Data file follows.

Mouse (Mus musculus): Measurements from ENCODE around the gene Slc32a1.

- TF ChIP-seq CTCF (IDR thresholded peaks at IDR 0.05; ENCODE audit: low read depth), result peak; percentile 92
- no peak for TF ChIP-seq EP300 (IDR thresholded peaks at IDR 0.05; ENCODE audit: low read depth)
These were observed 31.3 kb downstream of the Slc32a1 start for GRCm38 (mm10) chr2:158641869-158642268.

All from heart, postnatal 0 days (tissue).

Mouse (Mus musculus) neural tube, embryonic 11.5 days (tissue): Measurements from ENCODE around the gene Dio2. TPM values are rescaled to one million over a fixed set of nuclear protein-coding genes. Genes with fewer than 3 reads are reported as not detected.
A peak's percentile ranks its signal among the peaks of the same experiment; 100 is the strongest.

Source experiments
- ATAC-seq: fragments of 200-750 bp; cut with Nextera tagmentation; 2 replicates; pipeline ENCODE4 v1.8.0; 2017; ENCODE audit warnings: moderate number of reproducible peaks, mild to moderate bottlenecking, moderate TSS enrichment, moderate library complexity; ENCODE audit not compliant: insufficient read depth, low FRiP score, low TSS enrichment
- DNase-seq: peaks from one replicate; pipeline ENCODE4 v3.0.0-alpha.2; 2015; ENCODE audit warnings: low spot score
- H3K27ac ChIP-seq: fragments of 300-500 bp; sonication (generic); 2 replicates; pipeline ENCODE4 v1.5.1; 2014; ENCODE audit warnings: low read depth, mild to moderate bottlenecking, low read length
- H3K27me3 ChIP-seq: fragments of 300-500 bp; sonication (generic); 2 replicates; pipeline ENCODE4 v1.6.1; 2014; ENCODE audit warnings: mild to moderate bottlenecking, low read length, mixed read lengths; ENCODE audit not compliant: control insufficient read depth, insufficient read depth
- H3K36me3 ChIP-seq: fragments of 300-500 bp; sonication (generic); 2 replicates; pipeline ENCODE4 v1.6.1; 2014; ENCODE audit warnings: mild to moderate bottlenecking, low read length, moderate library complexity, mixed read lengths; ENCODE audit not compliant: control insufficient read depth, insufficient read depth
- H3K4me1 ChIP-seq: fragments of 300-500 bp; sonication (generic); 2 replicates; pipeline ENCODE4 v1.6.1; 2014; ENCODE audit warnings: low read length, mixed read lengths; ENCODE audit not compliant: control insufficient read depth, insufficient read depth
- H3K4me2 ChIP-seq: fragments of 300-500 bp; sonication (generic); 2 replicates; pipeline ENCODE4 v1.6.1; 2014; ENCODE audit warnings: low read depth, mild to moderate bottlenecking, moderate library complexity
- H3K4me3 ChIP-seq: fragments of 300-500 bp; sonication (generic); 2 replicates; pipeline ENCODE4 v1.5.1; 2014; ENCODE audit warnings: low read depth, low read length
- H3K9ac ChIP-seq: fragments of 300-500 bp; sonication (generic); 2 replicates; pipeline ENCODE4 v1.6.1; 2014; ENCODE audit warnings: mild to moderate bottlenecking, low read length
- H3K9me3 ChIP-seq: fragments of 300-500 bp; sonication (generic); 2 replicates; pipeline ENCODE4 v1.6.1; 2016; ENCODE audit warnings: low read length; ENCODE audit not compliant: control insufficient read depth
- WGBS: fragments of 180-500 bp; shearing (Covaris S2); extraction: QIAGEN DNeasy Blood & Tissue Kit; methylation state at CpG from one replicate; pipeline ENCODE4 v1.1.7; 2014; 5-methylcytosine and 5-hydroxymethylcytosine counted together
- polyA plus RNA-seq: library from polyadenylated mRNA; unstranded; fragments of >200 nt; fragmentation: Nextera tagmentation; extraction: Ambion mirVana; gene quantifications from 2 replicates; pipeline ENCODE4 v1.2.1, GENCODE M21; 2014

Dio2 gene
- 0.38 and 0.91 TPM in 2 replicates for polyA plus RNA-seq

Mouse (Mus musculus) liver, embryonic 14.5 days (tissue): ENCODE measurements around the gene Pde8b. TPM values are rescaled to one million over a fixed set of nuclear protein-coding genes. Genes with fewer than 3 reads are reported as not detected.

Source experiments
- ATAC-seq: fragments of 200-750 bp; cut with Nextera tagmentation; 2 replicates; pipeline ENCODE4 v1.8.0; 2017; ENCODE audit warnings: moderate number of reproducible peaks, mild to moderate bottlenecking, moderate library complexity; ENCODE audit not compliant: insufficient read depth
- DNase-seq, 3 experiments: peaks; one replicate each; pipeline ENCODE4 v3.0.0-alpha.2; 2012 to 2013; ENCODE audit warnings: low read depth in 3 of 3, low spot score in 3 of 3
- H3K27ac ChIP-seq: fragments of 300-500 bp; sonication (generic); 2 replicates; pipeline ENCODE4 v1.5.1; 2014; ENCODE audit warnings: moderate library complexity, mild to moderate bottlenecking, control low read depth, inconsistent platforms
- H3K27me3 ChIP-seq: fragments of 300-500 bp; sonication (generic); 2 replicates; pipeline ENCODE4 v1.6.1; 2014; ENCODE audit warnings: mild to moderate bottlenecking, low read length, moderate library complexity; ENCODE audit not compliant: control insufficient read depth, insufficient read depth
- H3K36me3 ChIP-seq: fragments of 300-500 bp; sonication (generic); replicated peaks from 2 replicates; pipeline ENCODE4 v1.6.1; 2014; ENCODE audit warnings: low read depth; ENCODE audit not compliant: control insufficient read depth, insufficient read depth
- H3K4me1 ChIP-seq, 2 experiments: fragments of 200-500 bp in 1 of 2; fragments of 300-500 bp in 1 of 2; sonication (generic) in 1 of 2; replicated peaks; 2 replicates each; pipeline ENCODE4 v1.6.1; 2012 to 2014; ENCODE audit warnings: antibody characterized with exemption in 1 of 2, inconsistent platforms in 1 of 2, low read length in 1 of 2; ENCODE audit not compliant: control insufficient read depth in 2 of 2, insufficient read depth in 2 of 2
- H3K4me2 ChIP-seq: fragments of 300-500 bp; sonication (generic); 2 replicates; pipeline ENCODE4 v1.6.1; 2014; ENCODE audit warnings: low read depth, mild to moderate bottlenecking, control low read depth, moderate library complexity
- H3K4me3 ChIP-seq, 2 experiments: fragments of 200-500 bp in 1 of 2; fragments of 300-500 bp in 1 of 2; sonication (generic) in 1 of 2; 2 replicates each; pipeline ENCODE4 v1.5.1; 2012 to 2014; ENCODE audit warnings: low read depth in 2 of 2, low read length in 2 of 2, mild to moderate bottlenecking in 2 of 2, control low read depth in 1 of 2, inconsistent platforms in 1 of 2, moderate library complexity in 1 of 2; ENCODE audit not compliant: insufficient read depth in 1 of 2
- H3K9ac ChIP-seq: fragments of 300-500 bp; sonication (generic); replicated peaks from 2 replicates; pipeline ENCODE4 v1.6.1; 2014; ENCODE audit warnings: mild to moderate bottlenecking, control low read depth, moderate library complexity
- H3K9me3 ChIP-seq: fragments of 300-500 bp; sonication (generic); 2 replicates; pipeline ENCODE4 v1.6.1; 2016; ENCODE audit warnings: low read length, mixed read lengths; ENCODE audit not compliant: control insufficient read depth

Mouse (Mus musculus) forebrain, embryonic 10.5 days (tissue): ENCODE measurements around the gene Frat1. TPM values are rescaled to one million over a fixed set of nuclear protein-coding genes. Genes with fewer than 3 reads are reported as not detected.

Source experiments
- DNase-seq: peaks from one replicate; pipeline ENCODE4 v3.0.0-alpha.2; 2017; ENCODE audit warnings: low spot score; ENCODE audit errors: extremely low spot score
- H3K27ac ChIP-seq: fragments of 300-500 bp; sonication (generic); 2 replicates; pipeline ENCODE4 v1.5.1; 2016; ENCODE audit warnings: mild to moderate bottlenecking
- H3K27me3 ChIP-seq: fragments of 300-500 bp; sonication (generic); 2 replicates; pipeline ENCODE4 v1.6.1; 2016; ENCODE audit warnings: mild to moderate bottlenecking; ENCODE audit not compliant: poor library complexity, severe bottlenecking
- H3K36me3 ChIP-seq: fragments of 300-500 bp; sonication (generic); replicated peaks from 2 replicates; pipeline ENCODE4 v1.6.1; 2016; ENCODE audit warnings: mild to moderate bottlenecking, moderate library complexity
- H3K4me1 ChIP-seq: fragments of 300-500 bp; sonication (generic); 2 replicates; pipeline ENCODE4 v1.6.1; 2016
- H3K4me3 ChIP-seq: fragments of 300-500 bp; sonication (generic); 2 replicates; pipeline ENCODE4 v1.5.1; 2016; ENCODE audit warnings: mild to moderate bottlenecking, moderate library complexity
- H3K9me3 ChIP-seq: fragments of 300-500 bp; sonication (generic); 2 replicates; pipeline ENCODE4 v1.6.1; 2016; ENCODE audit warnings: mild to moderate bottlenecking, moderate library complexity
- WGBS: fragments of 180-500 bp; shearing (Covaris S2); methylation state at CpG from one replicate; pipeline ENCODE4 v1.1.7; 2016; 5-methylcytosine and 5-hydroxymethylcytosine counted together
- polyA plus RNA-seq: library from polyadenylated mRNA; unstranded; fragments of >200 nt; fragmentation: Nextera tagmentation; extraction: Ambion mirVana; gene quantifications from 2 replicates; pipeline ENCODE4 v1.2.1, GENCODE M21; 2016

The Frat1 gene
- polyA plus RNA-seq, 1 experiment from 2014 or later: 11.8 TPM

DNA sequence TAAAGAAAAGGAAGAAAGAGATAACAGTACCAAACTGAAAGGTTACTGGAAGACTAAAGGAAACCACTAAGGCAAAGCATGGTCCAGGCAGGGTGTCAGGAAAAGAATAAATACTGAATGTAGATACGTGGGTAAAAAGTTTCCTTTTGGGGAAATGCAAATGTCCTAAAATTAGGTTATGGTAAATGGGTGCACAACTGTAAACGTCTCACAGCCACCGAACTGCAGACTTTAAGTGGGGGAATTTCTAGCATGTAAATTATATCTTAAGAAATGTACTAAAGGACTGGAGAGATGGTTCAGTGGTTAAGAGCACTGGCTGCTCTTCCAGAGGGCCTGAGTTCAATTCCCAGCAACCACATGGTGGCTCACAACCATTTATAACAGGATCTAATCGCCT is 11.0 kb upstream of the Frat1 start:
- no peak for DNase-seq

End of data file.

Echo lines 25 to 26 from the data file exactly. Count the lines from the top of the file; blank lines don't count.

- ATAC-seq: fragments of 200-750 bp; cut with Nextera tagmentation; 2 replicates; pipeline ENCODE4 v1.8.0; 2017; ENCODE audit warnings: moderate number of reproducible peaks, mild to moderate bottlenecking, moderate library complexity; ENCODE audit not compliant: insufficient read depth
- DNase-seq, 3 experiments: peaks; one replicate each; pipeline ENCODE4 v3.0.0-alpha.2; 2012 to 2013; ENCODE audit warnings: low read depth in 3 of 3, low spot score in 3 of 3